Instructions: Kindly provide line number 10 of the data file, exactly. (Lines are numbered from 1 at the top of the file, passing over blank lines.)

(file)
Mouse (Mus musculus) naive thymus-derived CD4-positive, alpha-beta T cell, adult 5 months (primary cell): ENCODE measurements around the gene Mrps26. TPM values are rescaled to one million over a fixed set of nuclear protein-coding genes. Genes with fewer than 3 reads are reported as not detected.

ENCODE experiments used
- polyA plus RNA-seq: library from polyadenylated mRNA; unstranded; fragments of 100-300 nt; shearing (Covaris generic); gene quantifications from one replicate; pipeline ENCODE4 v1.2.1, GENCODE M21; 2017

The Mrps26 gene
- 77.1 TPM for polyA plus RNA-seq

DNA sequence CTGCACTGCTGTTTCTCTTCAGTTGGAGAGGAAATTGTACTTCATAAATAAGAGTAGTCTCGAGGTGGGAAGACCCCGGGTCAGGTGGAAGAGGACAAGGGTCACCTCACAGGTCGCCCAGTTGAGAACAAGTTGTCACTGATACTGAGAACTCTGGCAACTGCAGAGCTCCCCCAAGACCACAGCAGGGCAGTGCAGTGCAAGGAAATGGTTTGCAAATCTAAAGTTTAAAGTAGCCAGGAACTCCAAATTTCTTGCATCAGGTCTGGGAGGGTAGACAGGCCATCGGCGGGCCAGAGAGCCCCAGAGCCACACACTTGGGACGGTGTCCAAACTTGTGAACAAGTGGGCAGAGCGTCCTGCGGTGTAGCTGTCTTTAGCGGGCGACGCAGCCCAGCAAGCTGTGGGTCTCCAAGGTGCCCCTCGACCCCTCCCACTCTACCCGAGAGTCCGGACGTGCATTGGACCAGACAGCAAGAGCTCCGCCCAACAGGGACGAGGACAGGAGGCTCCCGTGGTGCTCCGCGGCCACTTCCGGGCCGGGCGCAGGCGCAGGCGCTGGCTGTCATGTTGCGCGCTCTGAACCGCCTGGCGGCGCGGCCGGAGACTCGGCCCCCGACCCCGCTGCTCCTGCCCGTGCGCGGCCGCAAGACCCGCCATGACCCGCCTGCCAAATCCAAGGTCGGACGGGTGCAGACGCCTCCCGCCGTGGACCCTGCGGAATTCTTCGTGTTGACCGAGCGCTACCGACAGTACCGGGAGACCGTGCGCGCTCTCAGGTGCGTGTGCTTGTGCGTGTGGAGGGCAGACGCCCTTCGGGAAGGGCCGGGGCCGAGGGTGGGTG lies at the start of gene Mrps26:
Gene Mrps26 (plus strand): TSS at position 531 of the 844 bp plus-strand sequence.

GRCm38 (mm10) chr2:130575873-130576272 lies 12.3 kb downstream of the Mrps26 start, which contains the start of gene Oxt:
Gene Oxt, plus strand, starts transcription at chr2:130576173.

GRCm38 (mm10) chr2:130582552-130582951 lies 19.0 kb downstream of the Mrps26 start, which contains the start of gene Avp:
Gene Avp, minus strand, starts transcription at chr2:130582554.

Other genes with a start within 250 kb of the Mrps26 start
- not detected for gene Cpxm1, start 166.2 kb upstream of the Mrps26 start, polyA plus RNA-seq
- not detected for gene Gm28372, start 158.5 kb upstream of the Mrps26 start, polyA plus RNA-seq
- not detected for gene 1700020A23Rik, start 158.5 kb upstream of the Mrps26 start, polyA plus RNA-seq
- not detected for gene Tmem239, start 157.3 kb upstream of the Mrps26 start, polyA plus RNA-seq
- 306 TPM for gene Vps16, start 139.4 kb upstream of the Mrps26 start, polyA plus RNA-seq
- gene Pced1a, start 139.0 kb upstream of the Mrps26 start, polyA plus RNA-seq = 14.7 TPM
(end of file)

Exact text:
GRCm38 (mm10) chr2:130582552-130582951 lies 19.0 kb downstream of the Mrps26 start, which contains the start of gene Avp: